Statistics show that the number of fatal bicycle accidents has risen alarmingly in recent years. The nonprofit National Safety Council found that bicycle accident fatalities jumped 44% over a period of just 10 years. There were 873 bicycle deaths in 2011 and 1,260 in 2020.
Why is this happening? There may be no one answer that explains the increase, but several factors appear to be contributing to the increase.
More people are biking
The simplest explanation could be that more people are biking. Because there are more bicycles on the road, more bicyclists are getting injured.
Seattle and many other American cities have been encouraging people to bike for recreation, commuting to work and other excursions. The idea is not only to promote healthy exercise, but to reduce traffic congestion and generally create more pleasant urban spaces. Many cities have created miles of new bike lanes and paths.
However, there’s a problem with the theory that the increase in biking is solely responsible for the increase in bicycle accident fatalities: At the same time the number of fatal bicycle accidents was rising, the number of nonfatal bicycle injuries fell. From 2011 to 2020, it fell by 39%.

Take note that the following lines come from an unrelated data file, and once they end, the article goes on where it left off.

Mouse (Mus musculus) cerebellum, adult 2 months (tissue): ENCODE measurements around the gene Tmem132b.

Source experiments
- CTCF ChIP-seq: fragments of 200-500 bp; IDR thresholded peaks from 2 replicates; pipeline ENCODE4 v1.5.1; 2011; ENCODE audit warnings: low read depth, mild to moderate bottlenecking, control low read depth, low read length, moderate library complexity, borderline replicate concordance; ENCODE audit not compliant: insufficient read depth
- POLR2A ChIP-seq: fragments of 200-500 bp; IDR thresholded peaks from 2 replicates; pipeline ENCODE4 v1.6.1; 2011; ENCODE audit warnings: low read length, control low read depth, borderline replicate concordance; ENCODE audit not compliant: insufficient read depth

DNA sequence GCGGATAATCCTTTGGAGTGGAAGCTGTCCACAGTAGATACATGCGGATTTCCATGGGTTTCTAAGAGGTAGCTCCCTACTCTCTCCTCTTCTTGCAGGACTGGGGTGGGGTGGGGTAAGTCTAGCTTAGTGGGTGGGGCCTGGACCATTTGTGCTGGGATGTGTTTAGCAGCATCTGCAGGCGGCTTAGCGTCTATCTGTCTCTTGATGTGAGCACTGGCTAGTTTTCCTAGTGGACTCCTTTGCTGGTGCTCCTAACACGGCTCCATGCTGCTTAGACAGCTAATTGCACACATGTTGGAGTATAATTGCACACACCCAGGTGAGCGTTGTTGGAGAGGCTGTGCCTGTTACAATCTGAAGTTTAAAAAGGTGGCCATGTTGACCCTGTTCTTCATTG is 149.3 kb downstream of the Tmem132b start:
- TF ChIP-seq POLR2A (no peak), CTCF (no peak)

Another factor contributing to the problem is bad roadways. Although Congress passed a major infrastructure bill last year, many of America’s roadways remain in bad repair. In many cities, drivers and cyclists alike must routinely dodge potholes and other hazards. Sometimes, they swerve into each other’s lanes, leading to an accident.
Another problem is that, even with all the efforts to promote biking, it’s rare to find a bike lane that is isolated from motor vehicles. Even well-marked bike lanes intersect with roadways, meaning that cyclists must at some point share the road with large vehicle moving at higher speeds.
Perhaps the most important factor in the increase in fatal bike accidents is the same thing that’s behind a rise in serious motor vehicle accidents: driver carelessness.
Over the past few years, researchers noted a worrying trend. After several years in which the statistics appeared to be improving, the rates of motor vehicle accident fatalities suddenly jumped in 2020 tp their highest levels in 15 years. This was especially notable because there were fewer vehicle on the roads that year.
Researchers believed that improved safety features on modern cars would continue to save lives. What they didn’t count on was that more drivers would engage in riskier behavior. With less traffic on the roads, many riders felt free to travel at high speeds, text on their cellphones and engage in other risky behavior behind the wheel, leading to more serious accidents.
Even more worryingly, this trend appears to have continued even after traffic levels increased. Fatality rates in motor vehicle accidents are still at levels higher than they were in 2019.
This situation means the roads are more hazardous for bicyclists too.